|Reviewer: John Wilson, MD|
|The Abramson Cancer Center of the University of Pennsylvania|
Authors: Adelstein D, Li Y, Adams G, et al.
Radiotherapy (RT) is the standard of care for unresectable squamous cell carcinomas of the Head and Neck, but the overall survival has been relatively poor, usually less than 25%. Efforts have been made to improve these results, including altered RT fractionation and using chemotherapy with RT, especially concurrently. There have been several studies looking at using cisplatin based chemotherapy concurrent with standard and altered fractionation RT, and they have shown promising results, with 4yr overall survival of 34-49%. Based on these studies, the authors started a study using a control arm of standard RT compared to two arms: standard RT with weekly high dose cisplatin, and split course RT with concurrent 5FU and cisplatin.
This study reports on a randomized trial investigating the use of chemotherapy in addition to radiation for unresectable squamous cell carcinomas of the head and neck. There was a significant survival benefit between the high dose cisplatin and control arm, but the study was underpowered and because of this used a one-sided p-value instead of the standard two-sided for their analysis. Therefore, this puts the survival benefit seen into some question.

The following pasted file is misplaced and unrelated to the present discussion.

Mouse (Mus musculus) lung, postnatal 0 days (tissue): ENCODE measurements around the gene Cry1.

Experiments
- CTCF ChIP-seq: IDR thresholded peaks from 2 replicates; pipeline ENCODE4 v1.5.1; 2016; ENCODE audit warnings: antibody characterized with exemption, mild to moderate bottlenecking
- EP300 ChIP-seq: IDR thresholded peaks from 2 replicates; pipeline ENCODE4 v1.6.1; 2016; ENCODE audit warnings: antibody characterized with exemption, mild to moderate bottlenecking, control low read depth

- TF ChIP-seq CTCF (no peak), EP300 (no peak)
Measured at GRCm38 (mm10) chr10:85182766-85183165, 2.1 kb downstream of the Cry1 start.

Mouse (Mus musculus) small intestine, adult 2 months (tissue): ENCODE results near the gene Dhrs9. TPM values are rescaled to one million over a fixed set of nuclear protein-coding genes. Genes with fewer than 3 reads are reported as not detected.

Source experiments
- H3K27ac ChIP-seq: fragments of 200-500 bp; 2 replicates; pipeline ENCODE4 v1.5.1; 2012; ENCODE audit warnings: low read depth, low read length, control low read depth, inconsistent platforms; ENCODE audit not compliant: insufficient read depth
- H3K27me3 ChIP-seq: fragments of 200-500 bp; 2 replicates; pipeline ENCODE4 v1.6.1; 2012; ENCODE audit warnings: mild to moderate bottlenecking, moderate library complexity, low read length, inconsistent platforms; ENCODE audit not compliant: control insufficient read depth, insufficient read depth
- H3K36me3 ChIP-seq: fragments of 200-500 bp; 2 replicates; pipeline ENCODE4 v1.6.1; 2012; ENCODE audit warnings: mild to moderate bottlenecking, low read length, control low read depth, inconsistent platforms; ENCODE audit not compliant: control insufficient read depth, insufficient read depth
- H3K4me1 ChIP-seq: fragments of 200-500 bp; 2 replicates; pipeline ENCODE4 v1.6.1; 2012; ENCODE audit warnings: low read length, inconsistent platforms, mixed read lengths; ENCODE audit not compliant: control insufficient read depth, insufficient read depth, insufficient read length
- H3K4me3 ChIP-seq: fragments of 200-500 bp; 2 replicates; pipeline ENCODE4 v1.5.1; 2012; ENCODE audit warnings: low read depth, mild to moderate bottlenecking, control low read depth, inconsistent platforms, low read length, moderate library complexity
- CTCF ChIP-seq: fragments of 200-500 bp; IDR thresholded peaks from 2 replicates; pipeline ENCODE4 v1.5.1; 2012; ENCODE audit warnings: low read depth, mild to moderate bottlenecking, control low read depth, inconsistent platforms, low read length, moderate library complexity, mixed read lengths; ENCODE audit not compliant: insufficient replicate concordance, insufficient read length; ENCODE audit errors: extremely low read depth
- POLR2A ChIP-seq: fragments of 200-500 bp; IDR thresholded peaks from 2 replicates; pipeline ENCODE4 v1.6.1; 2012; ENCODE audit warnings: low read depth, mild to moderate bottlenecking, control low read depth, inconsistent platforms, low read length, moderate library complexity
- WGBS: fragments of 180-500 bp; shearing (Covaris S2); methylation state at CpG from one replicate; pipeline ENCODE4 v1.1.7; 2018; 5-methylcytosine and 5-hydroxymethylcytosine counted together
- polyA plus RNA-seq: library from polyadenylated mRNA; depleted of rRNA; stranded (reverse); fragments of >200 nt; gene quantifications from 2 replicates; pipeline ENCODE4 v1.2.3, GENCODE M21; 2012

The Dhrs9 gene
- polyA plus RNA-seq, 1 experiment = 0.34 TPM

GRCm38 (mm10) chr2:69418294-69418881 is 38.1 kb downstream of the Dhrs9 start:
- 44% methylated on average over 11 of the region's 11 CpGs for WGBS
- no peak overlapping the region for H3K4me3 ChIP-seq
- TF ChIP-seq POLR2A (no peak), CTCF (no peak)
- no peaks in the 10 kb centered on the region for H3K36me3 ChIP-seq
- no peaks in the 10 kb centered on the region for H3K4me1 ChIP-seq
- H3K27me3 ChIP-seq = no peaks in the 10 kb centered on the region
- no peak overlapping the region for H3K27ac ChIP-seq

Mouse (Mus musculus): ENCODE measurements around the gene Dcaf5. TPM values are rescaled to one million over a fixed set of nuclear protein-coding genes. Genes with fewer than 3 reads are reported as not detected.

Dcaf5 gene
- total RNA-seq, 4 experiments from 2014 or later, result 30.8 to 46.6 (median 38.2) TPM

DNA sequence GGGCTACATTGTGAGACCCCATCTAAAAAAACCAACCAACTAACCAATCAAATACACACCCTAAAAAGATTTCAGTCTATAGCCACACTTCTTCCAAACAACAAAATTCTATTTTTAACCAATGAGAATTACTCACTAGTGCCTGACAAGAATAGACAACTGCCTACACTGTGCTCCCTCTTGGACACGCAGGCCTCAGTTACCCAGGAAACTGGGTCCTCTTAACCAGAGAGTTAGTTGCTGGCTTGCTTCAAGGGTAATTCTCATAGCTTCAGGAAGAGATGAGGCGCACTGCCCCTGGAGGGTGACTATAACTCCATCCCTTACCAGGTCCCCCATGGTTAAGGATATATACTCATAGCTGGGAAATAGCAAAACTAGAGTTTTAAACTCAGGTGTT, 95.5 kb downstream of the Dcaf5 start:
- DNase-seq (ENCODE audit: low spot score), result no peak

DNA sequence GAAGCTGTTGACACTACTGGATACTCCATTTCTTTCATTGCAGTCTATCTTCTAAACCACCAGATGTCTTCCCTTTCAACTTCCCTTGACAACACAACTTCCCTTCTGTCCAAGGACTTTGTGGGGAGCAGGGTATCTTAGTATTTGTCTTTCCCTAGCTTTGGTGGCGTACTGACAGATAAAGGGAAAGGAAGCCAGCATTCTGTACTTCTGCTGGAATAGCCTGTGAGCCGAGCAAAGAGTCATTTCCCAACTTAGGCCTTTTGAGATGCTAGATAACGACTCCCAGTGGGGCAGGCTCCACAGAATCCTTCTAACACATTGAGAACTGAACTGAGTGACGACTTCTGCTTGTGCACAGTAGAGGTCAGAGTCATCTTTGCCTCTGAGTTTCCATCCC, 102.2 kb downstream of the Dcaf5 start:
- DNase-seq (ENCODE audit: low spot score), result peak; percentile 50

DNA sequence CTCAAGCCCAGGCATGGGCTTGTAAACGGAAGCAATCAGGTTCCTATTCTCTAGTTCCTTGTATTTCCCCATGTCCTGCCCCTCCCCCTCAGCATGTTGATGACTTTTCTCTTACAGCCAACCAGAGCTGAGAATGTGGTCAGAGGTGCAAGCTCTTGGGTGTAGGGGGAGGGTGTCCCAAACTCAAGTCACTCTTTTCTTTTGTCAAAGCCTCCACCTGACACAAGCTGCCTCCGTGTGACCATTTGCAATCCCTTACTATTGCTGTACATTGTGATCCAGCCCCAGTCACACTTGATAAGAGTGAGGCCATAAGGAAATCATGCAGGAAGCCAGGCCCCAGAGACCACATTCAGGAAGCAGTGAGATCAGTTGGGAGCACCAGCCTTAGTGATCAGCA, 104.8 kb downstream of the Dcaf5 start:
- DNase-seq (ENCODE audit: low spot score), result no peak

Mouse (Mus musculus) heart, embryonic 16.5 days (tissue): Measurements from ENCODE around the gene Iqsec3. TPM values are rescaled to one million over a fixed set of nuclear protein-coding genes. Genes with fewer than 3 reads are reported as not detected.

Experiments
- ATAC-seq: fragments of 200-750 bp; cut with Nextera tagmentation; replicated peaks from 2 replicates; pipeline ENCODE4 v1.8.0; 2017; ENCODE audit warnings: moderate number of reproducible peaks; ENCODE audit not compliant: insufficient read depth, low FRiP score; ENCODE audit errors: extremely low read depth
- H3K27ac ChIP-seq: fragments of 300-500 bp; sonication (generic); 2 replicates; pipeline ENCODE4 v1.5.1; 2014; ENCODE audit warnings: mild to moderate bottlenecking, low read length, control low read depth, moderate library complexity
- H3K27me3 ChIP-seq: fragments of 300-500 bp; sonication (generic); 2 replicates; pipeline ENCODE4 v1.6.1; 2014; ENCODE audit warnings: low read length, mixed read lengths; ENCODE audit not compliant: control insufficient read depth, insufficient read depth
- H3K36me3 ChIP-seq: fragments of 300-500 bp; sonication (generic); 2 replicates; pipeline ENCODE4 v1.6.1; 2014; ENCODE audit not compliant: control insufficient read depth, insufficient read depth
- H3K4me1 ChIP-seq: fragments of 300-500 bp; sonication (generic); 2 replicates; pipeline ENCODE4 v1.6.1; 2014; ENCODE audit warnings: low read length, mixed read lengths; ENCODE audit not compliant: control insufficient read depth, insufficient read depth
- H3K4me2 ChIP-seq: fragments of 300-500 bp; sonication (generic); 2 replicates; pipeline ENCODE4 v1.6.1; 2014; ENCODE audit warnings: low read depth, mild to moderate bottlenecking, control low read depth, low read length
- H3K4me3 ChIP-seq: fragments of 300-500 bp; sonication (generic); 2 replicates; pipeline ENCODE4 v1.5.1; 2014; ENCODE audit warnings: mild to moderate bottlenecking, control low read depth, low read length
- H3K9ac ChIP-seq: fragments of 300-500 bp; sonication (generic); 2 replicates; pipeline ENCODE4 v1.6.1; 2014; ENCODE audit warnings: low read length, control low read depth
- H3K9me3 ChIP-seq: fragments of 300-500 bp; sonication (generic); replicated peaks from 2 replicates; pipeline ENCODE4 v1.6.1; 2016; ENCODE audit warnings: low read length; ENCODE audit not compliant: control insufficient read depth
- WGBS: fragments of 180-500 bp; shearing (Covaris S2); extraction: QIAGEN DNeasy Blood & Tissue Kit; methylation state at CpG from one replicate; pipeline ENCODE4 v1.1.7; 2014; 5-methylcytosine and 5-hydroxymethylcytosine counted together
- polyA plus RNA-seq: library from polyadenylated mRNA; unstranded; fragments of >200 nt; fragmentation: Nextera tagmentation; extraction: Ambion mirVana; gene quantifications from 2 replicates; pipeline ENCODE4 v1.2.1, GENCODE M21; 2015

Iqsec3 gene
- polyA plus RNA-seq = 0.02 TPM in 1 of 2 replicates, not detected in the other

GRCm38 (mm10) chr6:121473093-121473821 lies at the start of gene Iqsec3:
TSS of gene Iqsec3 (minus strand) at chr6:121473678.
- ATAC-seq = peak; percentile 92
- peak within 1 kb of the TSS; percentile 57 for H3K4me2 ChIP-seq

The group C pts (split course with cisplatin/5FU) did not do as well as expected. One reason might be that during the break, not that many patients went to surgery, which was the main purpose of the break. It is known that doing split course radiotherapy is suboptimal in general, so this might have cancelled out any benefit that could be gained from surgery.
Before this study, high dose cisplatin was thought to be too toxic for oncologists to administer in a community setting, but this study shows the toxicity is manageable. This study and others support the belief that adding cisplatin to radiation is better than radiation alone. However, carboplatin is more widely used today (because of the decreased toxicity), without much supportive scientific evidence.